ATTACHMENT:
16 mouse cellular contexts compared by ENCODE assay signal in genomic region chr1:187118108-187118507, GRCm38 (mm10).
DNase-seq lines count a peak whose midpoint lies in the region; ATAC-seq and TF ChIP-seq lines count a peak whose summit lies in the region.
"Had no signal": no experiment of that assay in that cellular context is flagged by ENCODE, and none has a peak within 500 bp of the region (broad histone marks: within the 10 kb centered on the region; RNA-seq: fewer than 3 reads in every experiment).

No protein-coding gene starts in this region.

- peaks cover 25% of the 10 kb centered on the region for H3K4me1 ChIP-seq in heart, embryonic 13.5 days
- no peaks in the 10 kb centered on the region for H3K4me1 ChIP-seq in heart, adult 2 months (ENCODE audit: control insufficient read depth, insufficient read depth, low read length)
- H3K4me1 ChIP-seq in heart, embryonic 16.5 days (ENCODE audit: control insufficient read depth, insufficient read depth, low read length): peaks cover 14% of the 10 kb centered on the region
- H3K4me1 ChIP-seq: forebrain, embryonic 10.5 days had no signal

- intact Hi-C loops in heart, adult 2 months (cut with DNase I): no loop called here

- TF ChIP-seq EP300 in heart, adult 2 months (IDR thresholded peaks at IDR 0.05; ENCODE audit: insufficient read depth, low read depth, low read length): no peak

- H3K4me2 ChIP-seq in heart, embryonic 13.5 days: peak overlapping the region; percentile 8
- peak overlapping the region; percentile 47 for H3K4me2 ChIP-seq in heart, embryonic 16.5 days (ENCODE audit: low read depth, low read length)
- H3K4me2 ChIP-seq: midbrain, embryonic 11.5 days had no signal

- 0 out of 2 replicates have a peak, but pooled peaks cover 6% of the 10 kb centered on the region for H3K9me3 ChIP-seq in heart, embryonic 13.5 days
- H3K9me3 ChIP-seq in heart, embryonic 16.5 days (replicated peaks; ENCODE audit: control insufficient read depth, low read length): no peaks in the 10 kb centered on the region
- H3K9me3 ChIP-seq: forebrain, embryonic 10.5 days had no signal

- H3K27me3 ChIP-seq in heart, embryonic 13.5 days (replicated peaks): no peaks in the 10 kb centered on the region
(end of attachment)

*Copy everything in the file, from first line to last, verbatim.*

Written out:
16 mouse cellular contexts compared by ENCODE assay signal in genomic region chr1:187118108-187118507, GRCm38 (mm10).
DNase-seq lines count a peak whose midpoint lies in the region; ATAC-seq and TF ChIP-seq lines count a peak whose summit lies in the region.
"Had no signal": no experiment of that assay in that cellular context is flagged by ENCODE, and none has a peak within 500 bp of the region (broad histone marks: within the 10 kb centered on the region; RNA-seq: fewer than 3 reads in every experiment).

No protein-coding gene starts in this region.

- peaks cover 25% of the 10 kb centered on the region for H3K4me1 ChIP-seq in heart, embryonic 13.5 days
- no peaks in the 10 kb centered on the region for H3K4me1 ChIP-seq in heart, adult 2 months (ENCODE audit: control insufficient read depth, insufficient read depth, low read length)
- H3K4me1 ChIP-seq in heart, embryonic 16.5 days (ENCODE audit: control insufficient read depth, insufficient read depth, low read length): peaks cover 14% of the 10 kb centered on the region
- H3K4me1 ChIP-seq: forebrain, embryonic 10.5 days had no signal

- intact Hi-C loops in heart, adult 2 months (cut with DNase I): no loop called here

- TF ChIP-seq EP300 in heart, adult 2 months (IDR thresholded peaks at IDR 0.05; ENCODE audit: insufficient read depth, low read depth, low read length): no peak

- H3K4me2 ChIP-seq in heart, embryonic 13.5 days: peak overlapping the region; percentile 8
- peak overlapping the region; percentile 47 for H3K4me2 ChIP-seq in heart, embryonic 16.5 days (ENCODE audit: low read depth, low read length)
- H3K4me2 ChIP-seq: midbrain, embryonic 11.5 days had no signal

- 0 out of 2 replicates have a peak, but pooled peaks cover 6% of the 10 kb centered on the region for H3K9me3 ChIP-seq in heart, embryonic 13.5 days
- H3K9me3 ChIP-seq in heart, embryonic 16.5 days (replicated peaks; ENCODE audit: control insufficient read depth, low read length): no peaks in the 10 kb centered on the region
- H3K9me3 ChIP-seq: forebrain, embryonic 10.5 days had no signal

- H3K27me3 ChIP-seq in heart, embryonic 13.5 days (replicated peaks): no peaks in the 10 kb centered on the region